A hospital trust in the UK has issued a plea to firms which have shut down due to the coronavirus pandemic to donate protective equipment so they can be used by frontline staff.
Goggles and masks are among items that Gateshead Health NHS Foundation Trust is asking for to help protect healthcare workers.
It comes amid a global shortage of the gear used by medics to keep themselves safe has led to shortfalls in the UK, with at least one GP practice forced to order face shields on Amazon.
In a Facebook post, Gateshead Health NHS Foundation Trust thanked firms for the food, drink and supplies already provided, then added: “If you have any additional equipment such as goggles or masks that you no longer need due to the shutdown and would be interested in donating please get in touch and we can put them to good use.”
Akhtar Mohammad Makoii
Afghanistan has reported 22 new coronavirus cases in the last 24 hours, pushing the total number of infections to 196 as the disease continues to spread. Four have died in the country after contracting Covid-19, the country’s health ministry also confirmed.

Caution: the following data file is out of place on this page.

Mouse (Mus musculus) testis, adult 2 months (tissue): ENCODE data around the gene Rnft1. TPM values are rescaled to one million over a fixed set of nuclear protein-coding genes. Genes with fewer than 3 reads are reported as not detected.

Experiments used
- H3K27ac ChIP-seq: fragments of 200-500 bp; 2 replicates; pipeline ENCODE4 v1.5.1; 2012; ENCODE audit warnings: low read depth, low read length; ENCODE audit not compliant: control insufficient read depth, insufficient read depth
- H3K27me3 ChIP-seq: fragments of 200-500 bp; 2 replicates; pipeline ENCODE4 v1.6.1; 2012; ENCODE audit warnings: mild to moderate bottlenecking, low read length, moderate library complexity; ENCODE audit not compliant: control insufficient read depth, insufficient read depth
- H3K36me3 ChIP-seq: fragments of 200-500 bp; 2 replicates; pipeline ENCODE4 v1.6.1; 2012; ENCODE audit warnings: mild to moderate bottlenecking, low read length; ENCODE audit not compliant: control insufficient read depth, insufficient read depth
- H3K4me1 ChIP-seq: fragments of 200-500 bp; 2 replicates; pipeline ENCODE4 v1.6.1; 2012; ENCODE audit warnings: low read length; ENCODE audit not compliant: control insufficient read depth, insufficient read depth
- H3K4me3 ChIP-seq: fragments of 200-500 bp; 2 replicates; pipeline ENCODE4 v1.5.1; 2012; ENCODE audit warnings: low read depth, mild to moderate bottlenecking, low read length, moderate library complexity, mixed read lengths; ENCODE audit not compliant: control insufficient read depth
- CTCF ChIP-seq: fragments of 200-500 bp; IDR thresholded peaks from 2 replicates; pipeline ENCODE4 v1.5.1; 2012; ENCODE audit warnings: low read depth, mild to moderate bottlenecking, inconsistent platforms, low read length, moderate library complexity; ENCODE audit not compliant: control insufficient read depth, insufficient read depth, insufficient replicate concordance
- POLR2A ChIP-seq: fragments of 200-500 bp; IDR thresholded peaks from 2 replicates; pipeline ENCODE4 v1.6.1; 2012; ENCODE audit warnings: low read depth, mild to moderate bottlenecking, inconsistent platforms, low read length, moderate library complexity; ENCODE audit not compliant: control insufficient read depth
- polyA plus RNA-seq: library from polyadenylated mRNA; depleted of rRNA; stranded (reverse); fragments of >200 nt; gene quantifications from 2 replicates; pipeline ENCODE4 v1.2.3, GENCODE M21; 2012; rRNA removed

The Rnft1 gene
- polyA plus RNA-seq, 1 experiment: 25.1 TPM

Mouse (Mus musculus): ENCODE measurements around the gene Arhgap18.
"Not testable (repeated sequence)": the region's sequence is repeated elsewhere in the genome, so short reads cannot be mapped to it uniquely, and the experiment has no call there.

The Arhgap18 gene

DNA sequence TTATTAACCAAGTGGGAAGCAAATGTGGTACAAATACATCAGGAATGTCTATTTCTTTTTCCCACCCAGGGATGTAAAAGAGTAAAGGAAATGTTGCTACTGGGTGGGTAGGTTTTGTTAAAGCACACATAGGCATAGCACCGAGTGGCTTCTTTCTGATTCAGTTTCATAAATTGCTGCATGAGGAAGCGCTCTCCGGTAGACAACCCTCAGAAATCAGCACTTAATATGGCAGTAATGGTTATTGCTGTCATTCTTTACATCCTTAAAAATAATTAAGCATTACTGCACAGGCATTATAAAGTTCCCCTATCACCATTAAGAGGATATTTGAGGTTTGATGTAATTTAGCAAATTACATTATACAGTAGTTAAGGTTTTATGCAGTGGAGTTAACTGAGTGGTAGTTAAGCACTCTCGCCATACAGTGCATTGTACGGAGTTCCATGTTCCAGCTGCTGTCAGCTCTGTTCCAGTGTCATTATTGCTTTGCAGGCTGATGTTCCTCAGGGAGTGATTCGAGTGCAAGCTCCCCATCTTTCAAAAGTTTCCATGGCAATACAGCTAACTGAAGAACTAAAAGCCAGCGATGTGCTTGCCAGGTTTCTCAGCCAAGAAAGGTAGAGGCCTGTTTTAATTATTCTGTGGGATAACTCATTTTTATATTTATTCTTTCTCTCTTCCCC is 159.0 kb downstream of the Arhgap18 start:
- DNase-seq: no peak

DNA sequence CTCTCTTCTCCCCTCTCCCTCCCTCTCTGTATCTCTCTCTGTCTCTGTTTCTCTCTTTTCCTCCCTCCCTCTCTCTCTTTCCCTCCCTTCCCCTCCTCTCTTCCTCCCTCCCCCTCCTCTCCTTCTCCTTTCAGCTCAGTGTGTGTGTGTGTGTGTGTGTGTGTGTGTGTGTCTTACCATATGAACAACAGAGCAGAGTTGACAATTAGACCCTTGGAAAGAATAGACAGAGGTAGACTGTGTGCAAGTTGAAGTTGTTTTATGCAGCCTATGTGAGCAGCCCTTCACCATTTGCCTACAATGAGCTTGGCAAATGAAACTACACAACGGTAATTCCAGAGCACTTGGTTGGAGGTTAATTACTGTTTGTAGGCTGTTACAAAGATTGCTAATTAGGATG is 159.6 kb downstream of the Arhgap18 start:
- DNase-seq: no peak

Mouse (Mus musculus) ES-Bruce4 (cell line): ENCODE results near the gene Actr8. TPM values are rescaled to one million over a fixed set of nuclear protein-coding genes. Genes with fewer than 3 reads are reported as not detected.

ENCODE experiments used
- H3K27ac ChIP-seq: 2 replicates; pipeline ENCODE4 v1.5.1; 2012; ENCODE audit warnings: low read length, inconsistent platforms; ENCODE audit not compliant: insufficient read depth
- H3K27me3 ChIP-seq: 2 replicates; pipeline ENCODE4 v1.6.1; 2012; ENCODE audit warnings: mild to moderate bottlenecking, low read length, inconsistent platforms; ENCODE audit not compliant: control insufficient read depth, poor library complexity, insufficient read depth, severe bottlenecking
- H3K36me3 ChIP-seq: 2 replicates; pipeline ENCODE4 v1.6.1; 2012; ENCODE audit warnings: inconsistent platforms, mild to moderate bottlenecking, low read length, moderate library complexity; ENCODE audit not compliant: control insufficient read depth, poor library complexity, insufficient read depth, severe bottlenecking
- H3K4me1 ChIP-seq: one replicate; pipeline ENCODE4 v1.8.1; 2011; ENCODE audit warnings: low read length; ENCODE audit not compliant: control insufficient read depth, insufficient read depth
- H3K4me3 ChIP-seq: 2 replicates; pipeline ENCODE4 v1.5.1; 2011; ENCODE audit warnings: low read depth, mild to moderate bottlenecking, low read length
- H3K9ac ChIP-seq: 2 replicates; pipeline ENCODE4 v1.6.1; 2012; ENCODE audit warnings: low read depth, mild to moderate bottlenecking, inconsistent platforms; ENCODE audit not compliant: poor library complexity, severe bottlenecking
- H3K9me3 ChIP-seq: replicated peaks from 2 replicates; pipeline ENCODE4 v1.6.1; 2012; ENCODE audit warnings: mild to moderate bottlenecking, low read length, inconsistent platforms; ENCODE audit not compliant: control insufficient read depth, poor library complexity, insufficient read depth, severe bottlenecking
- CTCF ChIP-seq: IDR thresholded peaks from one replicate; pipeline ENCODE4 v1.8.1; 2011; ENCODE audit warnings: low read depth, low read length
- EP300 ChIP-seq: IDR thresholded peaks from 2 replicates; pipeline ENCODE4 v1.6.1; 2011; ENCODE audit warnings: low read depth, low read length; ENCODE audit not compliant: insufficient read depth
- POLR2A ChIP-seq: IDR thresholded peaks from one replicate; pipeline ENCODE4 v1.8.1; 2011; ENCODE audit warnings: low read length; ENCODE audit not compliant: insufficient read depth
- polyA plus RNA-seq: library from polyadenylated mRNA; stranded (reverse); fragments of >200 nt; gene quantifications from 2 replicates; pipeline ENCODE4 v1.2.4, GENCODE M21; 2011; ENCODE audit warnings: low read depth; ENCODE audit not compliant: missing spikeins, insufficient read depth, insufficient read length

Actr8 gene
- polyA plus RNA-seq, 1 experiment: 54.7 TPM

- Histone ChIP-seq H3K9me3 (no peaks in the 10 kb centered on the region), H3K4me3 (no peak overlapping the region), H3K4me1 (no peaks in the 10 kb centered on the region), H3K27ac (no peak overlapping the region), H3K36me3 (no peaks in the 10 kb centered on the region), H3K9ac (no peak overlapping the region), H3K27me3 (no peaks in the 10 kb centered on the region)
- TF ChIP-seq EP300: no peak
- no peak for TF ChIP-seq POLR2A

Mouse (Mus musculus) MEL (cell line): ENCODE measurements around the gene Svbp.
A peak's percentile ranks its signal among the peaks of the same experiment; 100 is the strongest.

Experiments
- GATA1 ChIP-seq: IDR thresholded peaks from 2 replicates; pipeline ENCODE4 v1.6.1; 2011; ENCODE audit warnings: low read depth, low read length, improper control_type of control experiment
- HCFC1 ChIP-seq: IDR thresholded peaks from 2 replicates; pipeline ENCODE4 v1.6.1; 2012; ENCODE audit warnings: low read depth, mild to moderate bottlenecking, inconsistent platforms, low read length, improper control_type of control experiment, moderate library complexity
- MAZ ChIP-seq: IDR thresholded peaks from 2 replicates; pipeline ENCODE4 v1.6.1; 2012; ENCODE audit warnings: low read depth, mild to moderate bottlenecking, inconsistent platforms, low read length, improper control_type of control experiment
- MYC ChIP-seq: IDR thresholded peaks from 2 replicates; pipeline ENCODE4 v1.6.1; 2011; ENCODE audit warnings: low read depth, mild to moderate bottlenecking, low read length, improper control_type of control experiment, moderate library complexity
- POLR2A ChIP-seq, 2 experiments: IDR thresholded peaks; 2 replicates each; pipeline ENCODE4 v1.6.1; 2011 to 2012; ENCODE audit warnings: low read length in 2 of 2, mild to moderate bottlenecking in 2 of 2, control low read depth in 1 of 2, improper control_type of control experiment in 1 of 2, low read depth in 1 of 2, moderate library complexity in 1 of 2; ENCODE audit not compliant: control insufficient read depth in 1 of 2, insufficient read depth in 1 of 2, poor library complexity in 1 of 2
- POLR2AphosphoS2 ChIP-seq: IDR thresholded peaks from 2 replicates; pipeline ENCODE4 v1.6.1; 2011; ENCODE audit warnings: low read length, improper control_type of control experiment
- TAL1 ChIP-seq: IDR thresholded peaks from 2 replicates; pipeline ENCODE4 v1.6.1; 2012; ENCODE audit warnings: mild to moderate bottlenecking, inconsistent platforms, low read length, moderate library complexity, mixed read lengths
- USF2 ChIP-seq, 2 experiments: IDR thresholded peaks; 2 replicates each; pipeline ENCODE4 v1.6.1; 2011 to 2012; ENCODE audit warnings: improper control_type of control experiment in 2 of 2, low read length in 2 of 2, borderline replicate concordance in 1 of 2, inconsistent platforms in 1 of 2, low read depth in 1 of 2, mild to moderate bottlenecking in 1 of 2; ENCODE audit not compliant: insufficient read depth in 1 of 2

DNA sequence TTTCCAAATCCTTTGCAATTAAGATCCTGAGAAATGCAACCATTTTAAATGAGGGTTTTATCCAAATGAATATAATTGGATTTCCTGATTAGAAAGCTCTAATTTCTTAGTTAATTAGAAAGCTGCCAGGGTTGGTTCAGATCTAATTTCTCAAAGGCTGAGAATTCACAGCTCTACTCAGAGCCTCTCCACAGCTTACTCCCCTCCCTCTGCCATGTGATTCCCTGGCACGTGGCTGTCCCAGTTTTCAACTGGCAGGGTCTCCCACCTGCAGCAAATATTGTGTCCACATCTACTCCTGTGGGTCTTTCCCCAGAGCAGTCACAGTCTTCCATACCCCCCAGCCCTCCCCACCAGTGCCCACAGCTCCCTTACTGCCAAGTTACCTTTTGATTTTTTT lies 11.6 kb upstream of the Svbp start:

Of the new cases, 12 were reported in western province of Herat, which borders Iran and is Afghanistan’s worst affected area with 143 positive cases of Covid-19. Around 75% of patients brought the virus from Iran, Afghanistan’s health ministry spokesman said.
Six cases have been confirmed in the country’s capital Kabul. One patient tested positive in Farah province, which also has a border with Iran, one of the world’s worst affected countries with around 2,900 deaths.
Afghanistan is implementing a partial curfew in all three provinces which have a border with Iran in a bid to contain the spread of the coronavirus. But testing remains low and experts fear the full extent of the spread is not known.
In another development, the U.N. Security Council urged Afghanistan’s warring parties to heed the U.N. secretary-general’s call for an immediate cease-fire to respond to the COVID-19 pandemic and ensure delivery of humanitarian aid throughout the country, AP reported.
UK government will test 25,000 a day for Covid-19 within a fortnight, minister says